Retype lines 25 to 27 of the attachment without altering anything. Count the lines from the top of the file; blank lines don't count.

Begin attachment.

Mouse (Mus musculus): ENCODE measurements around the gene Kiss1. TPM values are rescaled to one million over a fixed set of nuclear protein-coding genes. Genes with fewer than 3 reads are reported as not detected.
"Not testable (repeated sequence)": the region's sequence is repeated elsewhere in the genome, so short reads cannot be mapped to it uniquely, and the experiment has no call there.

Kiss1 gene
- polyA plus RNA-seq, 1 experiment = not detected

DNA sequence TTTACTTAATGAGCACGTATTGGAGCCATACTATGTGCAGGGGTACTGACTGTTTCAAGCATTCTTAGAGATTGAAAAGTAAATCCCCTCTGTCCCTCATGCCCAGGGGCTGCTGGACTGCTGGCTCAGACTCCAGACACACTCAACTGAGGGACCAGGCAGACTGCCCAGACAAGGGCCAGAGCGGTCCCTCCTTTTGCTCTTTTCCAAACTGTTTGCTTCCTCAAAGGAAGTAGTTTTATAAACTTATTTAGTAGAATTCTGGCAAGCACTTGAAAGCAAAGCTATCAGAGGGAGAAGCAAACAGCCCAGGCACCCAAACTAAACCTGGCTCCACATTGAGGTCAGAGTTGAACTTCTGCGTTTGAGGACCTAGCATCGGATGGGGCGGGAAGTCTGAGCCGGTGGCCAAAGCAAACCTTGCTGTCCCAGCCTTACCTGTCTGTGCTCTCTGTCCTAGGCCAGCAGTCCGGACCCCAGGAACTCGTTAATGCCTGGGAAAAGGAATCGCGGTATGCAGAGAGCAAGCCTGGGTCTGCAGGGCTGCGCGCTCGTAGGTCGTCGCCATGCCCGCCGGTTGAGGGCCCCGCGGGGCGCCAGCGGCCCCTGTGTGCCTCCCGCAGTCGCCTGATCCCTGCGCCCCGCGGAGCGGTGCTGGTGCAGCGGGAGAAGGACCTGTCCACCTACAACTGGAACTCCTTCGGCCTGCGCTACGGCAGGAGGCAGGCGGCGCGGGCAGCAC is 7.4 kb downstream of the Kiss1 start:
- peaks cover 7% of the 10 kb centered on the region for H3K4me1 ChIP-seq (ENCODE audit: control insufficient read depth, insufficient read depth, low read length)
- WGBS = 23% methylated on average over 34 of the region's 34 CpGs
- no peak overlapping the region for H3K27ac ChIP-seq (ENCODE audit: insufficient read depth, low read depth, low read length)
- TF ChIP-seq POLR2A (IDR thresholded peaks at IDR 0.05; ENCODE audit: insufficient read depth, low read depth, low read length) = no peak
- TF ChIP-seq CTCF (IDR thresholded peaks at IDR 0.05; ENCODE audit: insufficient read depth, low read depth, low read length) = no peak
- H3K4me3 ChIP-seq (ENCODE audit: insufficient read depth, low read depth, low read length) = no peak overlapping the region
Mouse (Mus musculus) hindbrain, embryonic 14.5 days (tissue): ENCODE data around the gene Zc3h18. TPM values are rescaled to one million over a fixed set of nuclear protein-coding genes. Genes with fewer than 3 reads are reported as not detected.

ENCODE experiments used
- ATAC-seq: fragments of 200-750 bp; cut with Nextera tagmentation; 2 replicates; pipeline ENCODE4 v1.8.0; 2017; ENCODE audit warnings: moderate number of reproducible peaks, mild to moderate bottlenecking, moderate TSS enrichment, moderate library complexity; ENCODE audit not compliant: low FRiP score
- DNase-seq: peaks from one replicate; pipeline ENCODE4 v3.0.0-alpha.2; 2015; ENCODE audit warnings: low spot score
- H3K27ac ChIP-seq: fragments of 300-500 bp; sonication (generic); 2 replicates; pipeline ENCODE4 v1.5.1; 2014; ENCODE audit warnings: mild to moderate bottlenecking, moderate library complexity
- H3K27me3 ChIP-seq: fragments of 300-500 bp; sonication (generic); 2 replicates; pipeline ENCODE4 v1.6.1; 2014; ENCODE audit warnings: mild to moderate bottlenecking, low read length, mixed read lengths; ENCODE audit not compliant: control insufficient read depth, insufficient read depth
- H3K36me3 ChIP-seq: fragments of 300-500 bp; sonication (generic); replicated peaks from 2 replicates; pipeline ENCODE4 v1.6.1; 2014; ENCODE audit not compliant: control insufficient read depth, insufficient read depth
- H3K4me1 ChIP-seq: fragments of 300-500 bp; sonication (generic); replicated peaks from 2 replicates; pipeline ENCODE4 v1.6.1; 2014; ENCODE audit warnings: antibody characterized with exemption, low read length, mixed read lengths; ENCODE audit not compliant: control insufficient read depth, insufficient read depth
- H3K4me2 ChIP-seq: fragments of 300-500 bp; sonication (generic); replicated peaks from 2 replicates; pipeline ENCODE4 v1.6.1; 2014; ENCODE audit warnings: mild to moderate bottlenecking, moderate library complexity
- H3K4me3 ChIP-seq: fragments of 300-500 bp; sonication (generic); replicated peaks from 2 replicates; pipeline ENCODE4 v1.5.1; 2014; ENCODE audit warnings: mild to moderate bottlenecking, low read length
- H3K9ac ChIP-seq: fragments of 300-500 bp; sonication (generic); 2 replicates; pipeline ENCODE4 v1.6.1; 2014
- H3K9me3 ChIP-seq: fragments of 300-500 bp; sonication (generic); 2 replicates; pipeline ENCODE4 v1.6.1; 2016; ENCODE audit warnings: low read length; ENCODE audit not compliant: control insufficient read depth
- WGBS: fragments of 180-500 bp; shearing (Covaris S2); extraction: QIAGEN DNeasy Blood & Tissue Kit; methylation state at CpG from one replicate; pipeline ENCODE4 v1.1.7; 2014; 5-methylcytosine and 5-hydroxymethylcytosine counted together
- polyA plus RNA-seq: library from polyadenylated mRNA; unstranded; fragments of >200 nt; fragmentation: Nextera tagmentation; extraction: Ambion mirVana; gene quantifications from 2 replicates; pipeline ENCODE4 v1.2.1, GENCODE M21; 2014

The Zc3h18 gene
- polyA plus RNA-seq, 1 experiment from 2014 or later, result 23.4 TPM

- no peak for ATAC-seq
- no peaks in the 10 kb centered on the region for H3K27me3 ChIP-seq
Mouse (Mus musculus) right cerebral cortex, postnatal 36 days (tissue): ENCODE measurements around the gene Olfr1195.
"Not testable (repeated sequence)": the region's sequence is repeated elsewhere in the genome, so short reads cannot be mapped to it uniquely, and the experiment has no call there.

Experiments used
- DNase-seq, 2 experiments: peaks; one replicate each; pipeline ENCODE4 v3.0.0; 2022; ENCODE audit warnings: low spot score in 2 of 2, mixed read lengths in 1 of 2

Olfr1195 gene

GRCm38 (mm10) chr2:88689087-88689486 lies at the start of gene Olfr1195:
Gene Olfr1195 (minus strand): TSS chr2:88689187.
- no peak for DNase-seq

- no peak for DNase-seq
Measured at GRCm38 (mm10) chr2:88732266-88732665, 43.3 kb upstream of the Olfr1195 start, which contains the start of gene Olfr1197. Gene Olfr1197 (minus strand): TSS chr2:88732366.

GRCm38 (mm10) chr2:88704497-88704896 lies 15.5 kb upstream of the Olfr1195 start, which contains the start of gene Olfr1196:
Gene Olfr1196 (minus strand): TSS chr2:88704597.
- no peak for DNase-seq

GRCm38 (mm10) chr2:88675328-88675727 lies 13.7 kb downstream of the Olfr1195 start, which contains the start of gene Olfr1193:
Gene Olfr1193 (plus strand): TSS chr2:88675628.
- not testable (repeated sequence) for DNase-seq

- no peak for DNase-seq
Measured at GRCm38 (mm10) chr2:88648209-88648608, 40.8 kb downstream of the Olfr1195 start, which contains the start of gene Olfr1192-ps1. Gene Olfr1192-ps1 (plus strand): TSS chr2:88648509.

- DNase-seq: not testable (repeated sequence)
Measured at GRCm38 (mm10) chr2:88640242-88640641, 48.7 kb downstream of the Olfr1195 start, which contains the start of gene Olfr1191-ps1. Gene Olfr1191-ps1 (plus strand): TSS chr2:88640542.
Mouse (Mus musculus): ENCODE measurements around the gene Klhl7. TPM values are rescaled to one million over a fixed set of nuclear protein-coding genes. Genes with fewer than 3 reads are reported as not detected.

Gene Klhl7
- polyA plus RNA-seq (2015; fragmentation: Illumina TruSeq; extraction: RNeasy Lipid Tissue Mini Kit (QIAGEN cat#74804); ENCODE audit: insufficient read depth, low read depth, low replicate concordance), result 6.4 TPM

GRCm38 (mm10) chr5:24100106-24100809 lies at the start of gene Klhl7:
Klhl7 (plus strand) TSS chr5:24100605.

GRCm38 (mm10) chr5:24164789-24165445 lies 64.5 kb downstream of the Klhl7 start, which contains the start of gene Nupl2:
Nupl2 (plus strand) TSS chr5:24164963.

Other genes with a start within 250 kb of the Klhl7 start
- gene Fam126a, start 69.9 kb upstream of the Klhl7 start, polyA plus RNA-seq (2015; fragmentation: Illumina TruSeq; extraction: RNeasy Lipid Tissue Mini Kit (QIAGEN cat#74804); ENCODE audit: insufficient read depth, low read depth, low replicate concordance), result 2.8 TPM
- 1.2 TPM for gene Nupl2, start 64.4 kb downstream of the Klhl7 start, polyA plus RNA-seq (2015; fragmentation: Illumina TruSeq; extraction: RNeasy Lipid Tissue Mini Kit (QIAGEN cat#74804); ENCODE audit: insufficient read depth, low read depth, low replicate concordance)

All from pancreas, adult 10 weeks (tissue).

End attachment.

- polyA plus RNA-seq: library from polyadenylated mRNA; unstranded; fragments of >200 nt; fragmentation: Nextera tagmentation; extraction: Ambion mirVana; gene quantifications from 2 replicates; pipeline ENCODE4 v1.2.1, GENCODE M21; 2014

The Zc3h18 gene
- polyA plus RNA-seq, 1 experiment from 2014 or later, result 23.4 TPM